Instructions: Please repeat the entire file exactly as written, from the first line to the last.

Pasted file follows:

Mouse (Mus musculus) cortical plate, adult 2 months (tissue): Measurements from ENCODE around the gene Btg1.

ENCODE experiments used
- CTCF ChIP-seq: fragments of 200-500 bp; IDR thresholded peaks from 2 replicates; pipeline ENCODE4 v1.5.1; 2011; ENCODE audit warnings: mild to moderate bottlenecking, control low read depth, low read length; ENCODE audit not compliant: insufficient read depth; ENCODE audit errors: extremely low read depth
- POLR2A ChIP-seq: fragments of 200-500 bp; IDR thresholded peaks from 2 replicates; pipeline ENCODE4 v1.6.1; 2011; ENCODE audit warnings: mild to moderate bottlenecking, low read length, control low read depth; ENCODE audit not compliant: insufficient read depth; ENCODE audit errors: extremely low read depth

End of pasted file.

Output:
Mouse (Mus musculus) cortical plate, adult 2 months (tissue): Measurements from ENCODE around the gene Btg1.

ENCODE experiments used
- CTCF ChIP-seq: fragments of 200-500 bp; IDR thresholded peaks from 2 replicates; pipeline ENCODE4 v1.5.1; 2011; ENCODE audit warnings: mild to moderate bottlenecking, control low read depth, low read length; ENCODE audit not compliant: insufficient read depth; ENCODE audit errors: extremely low read depth
- POLR2A ChIP-seq: fragments of 200-500 bp; IDR thresholded peaks from 2 replicates; pipeline ENCODE4 v1.6.1; 2011; ENCODE audit warnings: mild to moderate bottlenecking, low read length, control low read depth; ENCODE audit not compliant: insufficient read depth; ENCODE audit errors: extremely low read depth